Heads Up

Welcome to Heads Up, a blogging experiment that aims to: 

  • connect the people, parts, and principles of Durham Academy;
  • share ideas about learning and human development;
  • spotlight a few of the many wondrous things I get to see every day at Durham Academy. 

Thanks for reading the posts below — and sending news, links and ideas worth sharing. 

Michael Ulku-SteinerHead of School 

 

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Learning marches on

As cold rains wash the ice from our roads, we all look forward to beginning a regular week of school tomorrow. As one Lower School parent posted on Friday (next to the picture at right): " we have done it all and need school now."

Another DA Parent was pleasantly surprised on Friday. Below is his exchange with Lower School Director Carolyn Ronco. At the request of the humble teacher involved, I have redacted some names and identifying info. Thanks to parents and teachers alike for making the best of our icy week. 

Dear Carolyn and Michael,

This is certainly not something I thought I was going to be saying when I woke up, but I am so grateful for today's snow day. It gave me the chance to witness first hand all the reasons I feel so fortunate to have [my children] at Durham Academy. 

[My son’s] teacher and invited him and the rest of his class to join an online discussion session this morning, and I confess that I snooped. I was sufficiently impressed that the teacher was even trying such a feat, but I was completely blown away by how it came off.

I knew the class had been discussing the civil rights movement, but I sort of expected it to be a surface recitation of names and dates. I'm embarrassed now that my expectations were so low. Because what I saw this morning was a masterful unveiling of not just the who, what, when and where -- but the why. 

The teacher didn't just present the surface that is easily seen -- the Supreme Court ruled in 1954 that separate was not equal in public education -- he prompted the students to wonder what they weren't seeing. Did the court say *when* schools had to integrate? And he gave them the chance to seek and find evidence that broadened the discussion beyond a single court ruling in a fancy building -- If you do a quick Google search of a school you know when did it actually integrate?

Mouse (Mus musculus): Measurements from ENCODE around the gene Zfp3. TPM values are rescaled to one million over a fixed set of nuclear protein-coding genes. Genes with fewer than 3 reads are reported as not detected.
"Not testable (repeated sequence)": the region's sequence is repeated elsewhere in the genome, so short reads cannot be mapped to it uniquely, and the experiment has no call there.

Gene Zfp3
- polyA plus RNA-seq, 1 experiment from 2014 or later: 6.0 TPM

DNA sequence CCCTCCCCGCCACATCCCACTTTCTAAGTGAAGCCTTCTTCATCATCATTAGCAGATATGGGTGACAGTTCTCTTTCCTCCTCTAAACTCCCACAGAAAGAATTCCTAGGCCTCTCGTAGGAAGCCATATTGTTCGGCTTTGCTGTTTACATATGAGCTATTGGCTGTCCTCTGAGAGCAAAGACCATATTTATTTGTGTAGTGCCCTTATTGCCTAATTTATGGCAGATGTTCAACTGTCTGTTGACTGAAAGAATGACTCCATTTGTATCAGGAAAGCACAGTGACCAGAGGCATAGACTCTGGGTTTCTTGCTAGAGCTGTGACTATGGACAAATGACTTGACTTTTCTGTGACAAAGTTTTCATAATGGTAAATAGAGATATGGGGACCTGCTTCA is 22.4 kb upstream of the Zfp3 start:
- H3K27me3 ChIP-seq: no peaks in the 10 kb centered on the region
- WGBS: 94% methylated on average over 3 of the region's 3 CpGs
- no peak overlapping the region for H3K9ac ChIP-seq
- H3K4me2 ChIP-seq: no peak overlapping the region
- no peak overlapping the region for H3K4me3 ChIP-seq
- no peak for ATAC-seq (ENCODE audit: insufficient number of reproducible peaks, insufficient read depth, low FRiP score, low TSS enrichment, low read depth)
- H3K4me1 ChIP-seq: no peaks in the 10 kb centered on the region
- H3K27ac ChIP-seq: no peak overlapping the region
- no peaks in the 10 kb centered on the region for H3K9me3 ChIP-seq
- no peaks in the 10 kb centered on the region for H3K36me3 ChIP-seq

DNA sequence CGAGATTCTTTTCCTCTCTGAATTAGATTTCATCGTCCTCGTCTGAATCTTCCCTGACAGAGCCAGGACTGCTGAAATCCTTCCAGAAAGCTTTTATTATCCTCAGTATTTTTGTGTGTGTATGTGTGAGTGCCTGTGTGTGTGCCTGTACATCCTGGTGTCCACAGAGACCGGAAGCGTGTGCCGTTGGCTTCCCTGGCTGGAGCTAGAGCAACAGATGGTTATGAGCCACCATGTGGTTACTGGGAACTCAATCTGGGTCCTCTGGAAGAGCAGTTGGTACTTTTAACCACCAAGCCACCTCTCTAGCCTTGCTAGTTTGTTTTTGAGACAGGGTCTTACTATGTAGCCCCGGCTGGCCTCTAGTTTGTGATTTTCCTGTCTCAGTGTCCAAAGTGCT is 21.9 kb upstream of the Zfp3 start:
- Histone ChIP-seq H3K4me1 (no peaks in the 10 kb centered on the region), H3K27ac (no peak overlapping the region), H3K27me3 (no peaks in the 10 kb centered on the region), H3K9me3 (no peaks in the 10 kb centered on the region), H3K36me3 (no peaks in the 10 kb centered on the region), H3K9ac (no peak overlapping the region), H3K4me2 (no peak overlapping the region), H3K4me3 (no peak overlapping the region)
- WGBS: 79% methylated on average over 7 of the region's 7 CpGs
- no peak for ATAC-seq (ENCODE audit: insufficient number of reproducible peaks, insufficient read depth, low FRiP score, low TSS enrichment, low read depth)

The students were equally impressive in their responses. Even amid sidebar chatter about the height of snowmen and the length of power outages, the students quickly made the connections that the teacher was prompting them to make. I wanted to bottle what I saw and spray it out of a crop duster!

I'm not writing because this is the first time I've been blown away by the experiences [my children] have been able to have at DA. The teachers and staff set my expectations higher each year, and each year they clear the bar with ease. I'm probably writing because this is the experience that's made me most envious -- of the amazing opportunities my kids have and of [this teacher’s] deft teaching.

So after what I saw on today's snow day, I will be flushing ice cubes and wearing my jammies inside out from now until June in hopes that I can get just one more little peak into the amazing things that are happening every day at Durham Academy.

Thanks again for all you do not just for [my children], but for the creation of a more curious, caring and creative world.

Sincerely,

[A Lower School Dad]

 -----------

Dear [Lower School Dad],

Thank you SO much for your email. There are so many times that teachers will have a great lesson or conversation with students, and they just want to look around the classroom and say, “Did anybody just see that?” Well this time, we did get to witness it, and what a pleasure to see our students think and collaborate with each other. I am blown away by our children every day by the questions they ask and the connections they make. 

Most of the time, parents judge teachers by what their children say, how a teacher runs a parent conference, or by the homework he/she assigns— all very important parts to a teacher’s job. However, this time we were able to see the preparation, the rapport, and the insight it takes for a teacher to design and implement a successful lesson for students. 

One of our main goals with our Social Studies curriculum is to present topics that build empathy with students. One of my favorite quotes from the book The Invention of Wings is, “History is not just facts and events. History is also the pain in the heart and we repeat history until we are able to make another’s pain in the heart our own.” [This teacher] often takes the opportunity to build that empathy with students. Because they are our future leaders and decision-makers, this is crucial.

Warmly,

Carolyn 


Posted by mulkus on Sunday March, 1, 2015 at 05:04PM
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